Freshman James Sanchez has recorded two goals in a single game in the shutout against Union and looks to be solid as well, generally sitting on the second or third line with two senior forwards, Evan Allen and Max Shuart. Shuart has scored a single goal this season, but has capitalized on opportunities for assists.
Sophomore Brendan Warren and juniors Dexter Dancs and Tony Calderone have also made offensive contributions so far this season.
Michigan also suffered significant losses on defense, with Michael Downing and Zach Werenski turning pro. But a few new defensive recruits in addition to the returning class offer an optimistic look for the Wolverines.
Nolan De Jong is highlighting the returning class, and has taken on a captain position for the season. De Jong led the defense last season, playing in every game and leading all Big Ten defensemen. As one of the captains of the team this year, he’s been a significant factor in the success of the younger team.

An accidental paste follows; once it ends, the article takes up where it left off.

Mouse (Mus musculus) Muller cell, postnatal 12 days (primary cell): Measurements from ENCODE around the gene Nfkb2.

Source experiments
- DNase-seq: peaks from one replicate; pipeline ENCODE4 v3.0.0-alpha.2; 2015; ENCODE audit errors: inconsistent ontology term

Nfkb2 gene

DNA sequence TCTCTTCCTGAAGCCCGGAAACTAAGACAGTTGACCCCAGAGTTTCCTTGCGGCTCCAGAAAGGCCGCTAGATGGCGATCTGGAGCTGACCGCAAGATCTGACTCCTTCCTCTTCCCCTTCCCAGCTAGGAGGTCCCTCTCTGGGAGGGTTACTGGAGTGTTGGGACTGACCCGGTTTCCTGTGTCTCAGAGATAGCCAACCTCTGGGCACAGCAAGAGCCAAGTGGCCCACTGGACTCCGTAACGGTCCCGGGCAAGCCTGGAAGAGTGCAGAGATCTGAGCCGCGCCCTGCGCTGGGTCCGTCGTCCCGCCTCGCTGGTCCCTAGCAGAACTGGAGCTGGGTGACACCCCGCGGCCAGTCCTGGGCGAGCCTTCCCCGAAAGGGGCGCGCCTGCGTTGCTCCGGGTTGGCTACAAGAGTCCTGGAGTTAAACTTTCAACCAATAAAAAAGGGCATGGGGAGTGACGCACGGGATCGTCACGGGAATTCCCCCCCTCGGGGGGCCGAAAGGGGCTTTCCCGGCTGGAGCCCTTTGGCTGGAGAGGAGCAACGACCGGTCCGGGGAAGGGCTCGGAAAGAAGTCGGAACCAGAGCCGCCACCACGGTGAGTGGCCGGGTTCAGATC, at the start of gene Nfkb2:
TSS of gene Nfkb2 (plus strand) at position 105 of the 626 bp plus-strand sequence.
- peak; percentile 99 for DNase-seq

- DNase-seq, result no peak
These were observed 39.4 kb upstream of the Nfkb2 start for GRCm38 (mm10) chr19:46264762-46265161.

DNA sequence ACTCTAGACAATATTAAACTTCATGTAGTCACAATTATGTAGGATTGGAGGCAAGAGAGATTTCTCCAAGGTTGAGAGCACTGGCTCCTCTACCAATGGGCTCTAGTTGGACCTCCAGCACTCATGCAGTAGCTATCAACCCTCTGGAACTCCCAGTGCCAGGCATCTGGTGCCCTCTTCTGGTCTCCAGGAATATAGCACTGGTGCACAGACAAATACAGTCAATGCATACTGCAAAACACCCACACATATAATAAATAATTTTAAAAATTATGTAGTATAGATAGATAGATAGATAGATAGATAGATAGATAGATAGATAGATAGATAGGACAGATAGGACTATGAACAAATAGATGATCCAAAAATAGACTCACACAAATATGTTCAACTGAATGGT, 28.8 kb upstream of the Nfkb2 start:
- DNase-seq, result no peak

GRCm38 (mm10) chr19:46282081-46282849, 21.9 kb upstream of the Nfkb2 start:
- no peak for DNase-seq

Junior defenseman Sam Piazza is one of the top returners this season as well. In the past five games, he has scored three goals and tallied two assists, a clear indicator he is attempting to fill the void left behind from last year’s top scorers.
Juniors Cutler Martin and Niko Porikos have also each scored a goal, and sophomore Joseph Cecconi tallied an assist.
Christian Meike, Griffin Luce and Luke Martin are all newcomers for the defense.
With strong returners leading the defense, the freshmen have a good opportunity to learn what they need to in order to help fill the shoes of Werenski and Downing.
Overall, Michigan has a lot of potential to work with. Despite the abundance of fresh faces, many of the freshmen have earned their place on the roster. The team has some kinks it needs to work out after getting outshot in each of its first five games. But with a few more weeks before conference play begins, the Wolverines have a little bit of time to find the chemistry they need to capitalize on their individual talents.